Congolese rebel group M23 has dismissed its political leader, Jean-Marie Runiga, accusing him of "high treason."
An M23 spokesman said Thursday that the group's military chief, General Sultani Makenga, has assumed leadership of the group.
Runiga confirmed his dismissal in a brief interview Thursday with VOA.
He said, "I have no comments to make even if I have been dismissed. My official spokesperson will detail the reasons why."
M23 rebel leader Bishop Jean Marie Runiga, addressing press conference, Bunagana, Congo, Jan. 3, 2013.
M23's military command released a statement late Wednesday, saying chairman Runiga was unable to carry out the group's political aims.
It said Runiga also allowed Bosco Ntaganda, a former Congolese general, to influence high-level decisions. Ntaganda is wanted by the International Criminal Court for recruiting and using child soldiers.
M23's political spokesman Bertrand Bisimwa said Runiga may have fled to join Ntaganda.
At least eight people died in fighting late Sunday between what sources said were rebels loyal to Makenga and supporters of another leader.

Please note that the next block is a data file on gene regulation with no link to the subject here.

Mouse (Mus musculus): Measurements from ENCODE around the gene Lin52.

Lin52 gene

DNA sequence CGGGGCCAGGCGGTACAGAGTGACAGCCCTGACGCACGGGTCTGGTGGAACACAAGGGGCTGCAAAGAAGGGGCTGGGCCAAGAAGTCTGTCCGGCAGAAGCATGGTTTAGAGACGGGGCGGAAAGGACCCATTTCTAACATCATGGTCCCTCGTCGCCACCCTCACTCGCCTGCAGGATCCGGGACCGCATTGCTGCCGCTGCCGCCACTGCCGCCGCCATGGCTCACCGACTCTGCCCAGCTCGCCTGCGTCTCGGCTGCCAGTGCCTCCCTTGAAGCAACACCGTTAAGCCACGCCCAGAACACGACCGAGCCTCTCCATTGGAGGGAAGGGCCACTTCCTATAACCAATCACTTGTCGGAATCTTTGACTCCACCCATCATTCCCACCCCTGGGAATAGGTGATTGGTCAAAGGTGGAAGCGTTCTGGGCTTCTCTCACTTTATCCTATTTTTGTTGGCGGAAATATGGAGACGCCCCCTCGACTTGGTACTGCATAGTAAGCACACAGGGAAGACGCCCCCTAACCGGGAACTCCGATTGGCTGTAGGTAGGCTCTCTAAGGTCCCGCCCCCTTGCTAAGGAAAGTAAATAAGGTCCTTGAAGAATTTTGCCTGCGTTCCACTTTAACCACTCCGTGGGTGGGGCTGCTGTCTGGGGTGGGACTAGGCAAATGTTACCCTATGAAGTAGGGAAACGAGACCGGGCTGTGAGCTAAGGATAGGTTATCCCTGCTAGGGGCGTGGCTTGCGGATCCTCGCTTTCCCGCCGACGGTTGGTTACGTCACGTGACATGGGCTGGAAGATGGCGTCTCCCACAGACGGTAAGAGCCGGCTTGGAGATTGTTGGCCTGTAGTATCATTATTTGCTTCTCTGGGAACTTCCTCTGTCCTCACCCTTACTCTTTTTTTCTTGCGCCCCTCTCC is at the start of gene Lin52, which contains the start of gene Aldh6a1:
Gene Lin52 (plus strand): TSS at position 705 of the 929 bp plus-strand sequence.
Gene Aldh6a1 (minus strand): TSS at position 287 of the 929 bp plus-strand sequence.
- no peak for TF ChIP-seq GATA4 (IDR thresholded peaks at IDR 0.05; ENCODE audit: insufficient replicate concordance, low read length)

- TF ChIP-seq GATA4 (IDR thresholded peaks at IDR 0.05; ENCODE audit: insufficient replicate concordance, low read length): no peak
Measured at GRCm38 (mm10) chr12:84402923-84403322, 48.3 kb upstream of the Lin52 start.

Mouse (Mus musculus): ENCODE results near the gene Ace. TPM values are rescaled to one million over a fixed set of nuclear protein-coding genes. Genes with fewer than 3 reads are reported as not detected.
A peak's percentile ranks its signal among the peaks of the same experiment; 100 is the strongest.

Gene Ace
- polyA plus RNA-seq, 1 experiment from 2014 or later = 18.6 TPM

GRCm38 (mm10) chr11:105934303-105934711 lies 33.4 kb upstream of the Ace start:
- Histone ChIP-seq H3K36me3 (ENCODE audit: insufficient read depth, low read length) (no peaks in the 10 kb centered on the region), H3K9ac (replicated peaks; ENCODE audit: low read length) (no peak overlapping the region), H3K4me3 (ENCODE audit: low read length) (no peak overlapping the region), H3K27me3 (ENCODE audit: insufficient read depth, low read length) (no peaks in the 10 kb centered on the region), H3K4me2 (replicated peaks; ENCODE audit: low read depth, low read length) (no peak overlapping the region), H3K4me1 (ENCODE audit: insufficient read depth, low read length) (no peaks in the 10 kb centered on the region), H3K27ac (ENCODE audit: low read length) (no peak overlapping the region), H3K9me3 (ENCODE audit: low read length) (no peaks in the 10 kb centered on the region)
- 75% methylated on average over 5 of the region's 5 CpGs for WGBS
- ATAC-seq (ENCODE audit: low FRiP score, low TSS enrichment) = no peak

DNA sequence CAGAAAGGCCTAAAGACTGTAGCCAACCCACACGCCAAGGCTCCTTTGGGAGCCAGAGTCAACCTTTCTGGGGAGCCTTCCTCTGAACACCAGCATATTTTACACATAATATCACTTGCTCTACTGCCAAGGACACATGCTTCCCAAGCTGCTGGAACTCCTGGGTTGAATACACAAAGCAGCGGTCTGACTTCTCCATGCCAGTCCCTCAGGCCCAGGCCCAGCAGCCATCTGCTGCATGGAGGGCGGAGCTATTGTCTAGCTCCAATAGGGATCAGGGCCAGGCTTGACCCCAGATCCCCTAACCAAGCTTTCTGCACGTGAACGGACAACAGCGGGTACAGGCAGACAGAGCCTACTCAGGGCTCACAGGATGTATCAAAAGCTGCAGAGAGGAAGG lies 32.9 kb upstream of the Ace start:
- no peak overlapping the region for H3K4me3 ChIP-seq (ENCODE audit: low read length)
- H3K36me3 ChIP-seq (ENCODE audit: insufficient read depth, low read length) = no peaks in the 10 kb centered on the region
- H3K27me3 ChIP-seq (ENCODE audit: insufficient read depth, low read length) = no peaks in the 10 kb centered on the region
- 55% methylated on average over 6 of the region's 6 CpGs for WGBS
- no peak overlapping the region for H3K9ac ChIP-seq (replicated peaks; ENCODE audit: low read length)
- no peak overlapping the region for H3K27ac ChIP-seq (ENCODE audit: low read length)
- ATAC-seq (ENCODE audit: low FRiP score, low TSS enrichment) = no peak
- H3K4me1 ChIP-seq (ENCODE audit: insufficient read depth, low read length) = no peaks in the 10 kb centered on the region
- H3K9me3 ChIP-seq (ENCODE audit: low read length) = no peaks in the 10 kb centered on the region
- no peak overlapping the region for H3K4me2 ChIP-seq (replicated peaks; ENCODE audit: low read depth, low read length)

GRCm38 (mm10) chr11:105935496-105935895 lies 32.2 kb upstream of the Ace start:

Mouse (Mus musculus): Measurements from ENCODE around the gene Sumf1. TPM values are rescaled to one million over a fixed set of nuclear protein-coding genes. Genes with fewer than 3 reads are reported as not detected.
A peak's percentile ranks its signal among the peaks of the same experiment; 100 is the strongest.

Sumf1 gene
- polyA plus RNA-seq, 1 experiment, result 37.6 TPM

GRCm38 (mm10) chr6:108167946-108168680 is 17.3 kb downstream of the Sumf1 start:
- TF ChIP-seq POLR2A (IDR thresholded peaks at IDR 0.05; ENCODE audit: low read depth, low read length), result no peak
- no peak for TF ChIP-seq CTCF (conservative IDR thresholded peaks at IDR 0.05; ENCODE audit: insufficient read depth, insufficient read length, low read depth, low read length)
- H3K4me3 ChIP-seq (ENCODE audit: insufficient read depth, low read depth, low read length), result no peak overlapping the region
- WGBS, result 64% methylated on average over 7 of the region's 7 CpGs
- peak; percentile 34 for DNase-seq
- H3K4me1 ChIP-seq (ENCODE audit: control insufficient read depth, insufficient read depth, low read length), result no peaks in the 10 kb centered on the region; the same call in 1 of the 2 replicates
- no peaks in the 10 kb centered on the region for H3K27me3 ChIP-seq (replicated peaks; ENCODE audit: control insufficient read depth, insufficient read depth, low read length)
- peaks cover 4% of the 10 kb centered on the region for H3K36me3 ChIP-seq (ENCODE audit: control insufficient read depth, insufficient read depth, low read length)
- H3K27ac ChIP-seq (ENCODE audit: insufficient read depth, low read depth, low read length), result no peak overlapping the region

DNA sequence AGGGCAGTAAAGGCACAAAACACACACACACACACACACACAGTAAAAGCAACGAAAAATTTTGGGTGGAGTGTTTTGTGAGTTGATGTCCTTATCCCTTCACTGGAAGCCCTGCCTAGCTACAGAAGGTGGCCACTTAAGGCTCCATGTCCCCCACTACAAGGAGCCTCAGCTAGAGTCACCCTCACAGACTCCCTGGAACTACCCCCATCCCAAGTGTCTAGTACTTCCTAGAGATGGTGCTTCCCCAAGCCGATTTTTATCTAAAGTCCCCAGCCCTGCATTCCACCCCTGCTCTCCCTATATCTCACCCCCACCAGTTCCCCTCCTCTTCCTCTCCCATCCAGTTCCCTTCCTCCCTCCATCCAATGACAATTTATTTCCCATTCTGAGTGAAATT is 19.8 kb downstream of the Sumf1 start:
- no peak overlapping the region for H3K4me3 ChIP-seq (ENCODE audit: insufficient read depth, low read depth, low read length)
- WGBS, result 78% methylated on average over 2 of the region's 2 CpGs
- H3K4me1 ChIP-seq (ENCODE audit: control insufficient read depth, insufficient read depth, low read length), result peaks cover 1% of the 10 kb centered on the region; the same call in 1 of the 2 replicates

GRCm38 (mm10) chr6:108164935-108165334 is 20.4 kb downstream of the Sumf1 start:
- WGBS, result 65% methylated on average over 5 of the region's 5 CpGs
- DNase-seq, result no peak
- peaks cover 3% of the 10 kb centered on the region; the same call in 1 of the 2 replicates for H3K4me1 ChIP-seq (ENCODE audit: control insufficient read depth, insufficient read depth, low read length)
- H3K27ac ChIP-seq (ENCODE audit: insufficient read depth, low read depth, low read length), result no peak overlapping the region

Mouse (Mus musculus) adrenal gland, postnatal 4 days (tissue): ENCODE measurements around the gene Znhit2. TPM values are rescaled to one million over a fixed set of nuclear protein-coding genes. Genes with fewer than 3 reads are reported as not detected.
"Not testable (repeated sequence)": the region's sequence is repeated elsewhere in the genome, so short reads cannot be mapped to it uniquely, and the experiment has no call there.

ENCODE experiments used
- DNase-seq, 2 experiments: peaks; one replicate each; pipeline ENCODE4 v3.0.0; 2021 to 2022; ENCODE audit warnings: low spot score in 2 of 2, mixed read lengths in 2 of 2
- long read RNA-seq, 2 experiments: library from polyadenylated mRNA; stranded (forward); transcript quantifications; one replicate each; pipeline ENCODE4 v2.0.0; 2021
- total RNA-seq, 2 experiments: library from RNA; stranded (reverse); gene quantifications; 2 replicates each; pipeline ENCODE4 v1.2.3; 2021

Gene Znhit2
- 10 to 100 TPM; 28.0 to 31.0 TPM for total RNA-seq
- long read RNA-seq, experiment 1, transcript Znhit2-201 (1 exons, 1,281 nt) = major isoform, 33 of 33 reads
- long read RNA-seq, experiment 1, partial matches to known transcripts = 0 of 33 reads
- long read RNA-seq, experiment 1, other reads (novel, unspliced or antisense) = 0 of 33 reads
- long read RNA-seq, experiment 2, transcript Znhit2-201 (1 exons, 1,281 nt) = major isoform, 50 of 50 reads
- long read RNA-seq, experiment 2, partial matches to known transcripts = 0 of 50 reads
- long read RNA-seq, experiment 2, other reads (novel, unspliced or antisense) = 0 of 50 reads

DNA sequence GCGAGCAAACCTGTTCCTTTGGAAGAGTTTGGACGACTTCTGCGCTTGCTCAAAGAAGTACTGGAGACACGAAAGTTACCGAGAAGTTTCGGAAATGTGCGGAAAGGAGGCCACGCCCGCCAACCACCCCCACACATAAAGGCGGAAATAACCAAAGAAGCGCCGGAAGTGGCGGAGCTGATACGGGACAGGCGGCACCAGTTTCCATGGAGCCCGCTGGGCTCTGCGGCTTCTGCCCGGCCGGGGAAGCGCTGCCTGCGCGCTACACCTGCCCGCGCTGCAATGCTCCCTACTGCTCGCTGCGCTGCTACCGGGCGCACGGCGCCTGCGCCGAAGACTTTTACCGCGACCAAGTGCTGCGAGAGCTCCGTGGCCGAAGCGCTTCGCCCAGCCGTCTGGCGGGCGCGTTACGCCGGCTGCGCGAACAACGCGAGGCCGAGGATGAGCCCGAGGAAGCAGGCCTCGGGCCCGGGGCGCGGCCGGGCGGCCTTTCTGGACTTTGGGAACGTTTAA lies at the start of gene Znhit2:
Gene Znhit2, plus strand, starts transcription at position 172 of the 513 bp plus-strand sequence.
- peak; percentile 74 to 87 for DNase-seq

The statement late Wednesday says the rebels want to continue peace efforts amid "positive signals" from the national and international community. They said they want to ensure a "peaceful and sustainable resolution" to unrest in the Democratic Republic of Congo.
The country has endured armed conflicts for more than two decades, including the latest eruption of violence last April. The M23 rebels captured several cities in November, demanding the government fully implement a 2009 peace deal designed to integrate rebels into the Congolese army.
Leaders from Africa's Great Lakes region are set to meet in Kampala March 15 to continue talks with M23. Members from 11 countries signed a peace deal Sunday aimed at ending decades of conflict in the mineral-rich eastern portion of the DRC.
The United Nations has imposed sanctions against M23 as a group, as well as individual measures against both Runiga and Makenga.